Last year, South Korea’s President Moon Jae-in launched a climate-change policy branded as a “Green New Deal” as part of a wider stimulus package for the country’s pandemic-afflicted economy. This sat alongside a commitment to achieve a net-zero carbon emissions target by the year 2050, moves that reflected the increasing traction of environmental concerns in South Korean domestic politics and broader regional dynamics. While the setting of targets followed in the footsteps of China and Japan, the Green New Deal was largely lauded as a pioneering move in the region.

Anticipating investments of US$60 billion and the creation of more than 650,000 jobs, the plan aims to cut the country’s reliance on fossil fuels and lead South Korea to a post-Covid “green recovery”. While the country has not been beset by disasters such as Australia’s bushfires and floods, concerns such as pollution issues continue to make local headlines. It appeared telling that the Global Green Growth Institute, the treaty-based intergovernmental organisation which includes South Korea as a contributing member, recently launched an initiative titled the “Blue Skies and Net Zero 2050 Campaign” following the adoption of a South Korean–led resolution at the United Nations.

Whether this private sector push would continue under a shift to conservative politics remains an open question.

While many observers have expressed scepticism about the substance behind the Green New Deal and carbon-neutral target commitment, the prominence give to the announcements at the US-led Leaders Summit on Climate in April seemed to underscore the Moon administration’s seriousness. The summit was seen as an effort signal a return of the US to global climate negotiations after the fallow Trump years and to pressure other world leaders, especially allies, to step up commitments. Moon joined other leaders in announcing higher targets for emission reduction and further promised to stop funding overseas coal projects, which had been a criticism levelled at South Korea’s environmental stance.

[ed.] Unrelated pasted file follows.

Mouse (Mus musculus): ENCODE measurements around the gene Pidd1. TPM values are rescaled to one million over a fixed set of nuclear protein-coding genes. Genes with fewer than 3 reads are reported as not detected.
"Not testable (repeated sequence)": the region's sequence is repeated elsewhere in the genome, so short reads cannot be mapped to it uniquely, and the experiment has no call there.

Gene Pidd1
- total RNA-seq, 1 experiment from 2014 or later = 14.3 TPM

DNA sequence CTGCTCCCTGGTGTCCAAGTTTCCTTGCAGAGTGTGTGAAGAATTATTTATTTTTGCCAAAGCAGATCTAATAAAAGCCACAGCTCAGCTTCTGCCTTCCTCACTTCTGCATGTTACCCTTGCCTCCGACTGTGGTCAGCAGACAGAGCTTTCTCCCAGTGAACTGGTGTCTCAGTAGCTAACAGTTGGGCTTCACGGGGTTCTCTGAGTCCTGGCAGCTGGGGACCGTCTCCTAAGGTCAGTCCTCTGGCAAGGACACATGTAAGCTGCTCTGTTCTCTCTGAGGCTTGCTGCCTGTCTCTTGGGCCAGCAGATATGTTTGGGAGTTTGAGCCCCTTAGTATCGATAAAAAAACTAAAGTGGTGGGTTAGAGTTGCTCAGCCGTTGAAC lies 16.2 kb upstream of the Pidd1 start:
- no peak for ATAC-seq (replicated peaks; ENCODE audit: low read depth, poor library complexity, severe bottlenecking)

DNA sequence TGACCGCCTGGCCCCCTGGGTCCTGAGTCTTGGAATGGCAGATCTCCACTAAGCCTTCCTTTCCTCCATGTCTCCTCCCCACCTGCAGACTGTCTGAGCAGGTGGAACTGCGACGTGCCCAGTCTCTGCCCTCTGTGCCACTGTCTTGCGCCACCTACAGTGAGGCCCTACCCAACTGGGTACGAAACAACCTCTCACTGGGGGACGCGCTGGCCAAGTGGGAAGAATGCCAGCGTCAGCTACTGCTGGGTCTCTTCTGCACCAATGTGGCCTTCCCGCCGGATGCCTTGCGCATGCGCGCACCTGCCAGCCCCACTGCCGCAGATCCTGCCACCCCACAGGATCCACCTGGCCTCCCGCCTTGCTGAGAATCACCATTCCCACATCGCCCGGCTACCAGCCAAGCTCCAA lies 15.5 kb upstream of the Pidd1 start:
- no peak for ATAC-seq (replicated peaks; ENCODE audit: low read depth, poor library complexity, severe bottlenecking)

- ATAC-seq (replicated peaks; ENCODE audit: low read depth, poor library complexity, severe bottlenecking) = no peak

South Korea is also pursuing its own diplomatic initiatives. While global attention has largely divided between the US climate summit and the forthcoming UN Climate Change Conference (COP26) in November, Seoul is preparing to host a “Partnering for Green Growth Summit”, or P4G Summit, on 30–31 May. The summit aims to complement the efforts of other international forums by providing a channel to forge partnerships between the public and private sectors to effectively meet Paris Agreement goals, and follows a 2018 meeting in Copenhagen, Denmark.

Earth Day 2021, Seoul Plaza, Jung-gu, Seoul, 22 April (Koreanet/Flickr) 

Given these policy trends, it is unsurprising to observe that South Korean conglomerates have sought to shift further towards green strategies for growth. Notable players such as LG Chem, Samsung Electronics and SK Group have announced various commitments to recycling and emissions-reduction targets and joined prominent global environmental networks, such as RE100. South Korea’s largest steelmaker, POSCO, has also made commitments to “green” the steel industry, with a focus on green hydrogen and carbon-capture technologies.

Whether this private sector push would continue under a shift to conservative politics remains an open question. Moon’s ruling Democratic Party has suffered a drop in popularity and in April was defeated in local mayoral elections. But even should there be political change at home, the increasing prominence of climate-change concerns in the region may cement the environmental agenda, with China’s activity prominent. The P4G summit hasn’t featured prominently in global media headlines, yet it will be an important marker to watch for clarification on South Korea’s public and private sectors’ enduring commitment to these climate policies.

With numerous additional events expected to take place prior to the two-day summit, it will also provide a valuable stage for the Moon administration to foster its climate leadership – with global and domestic audiences alike.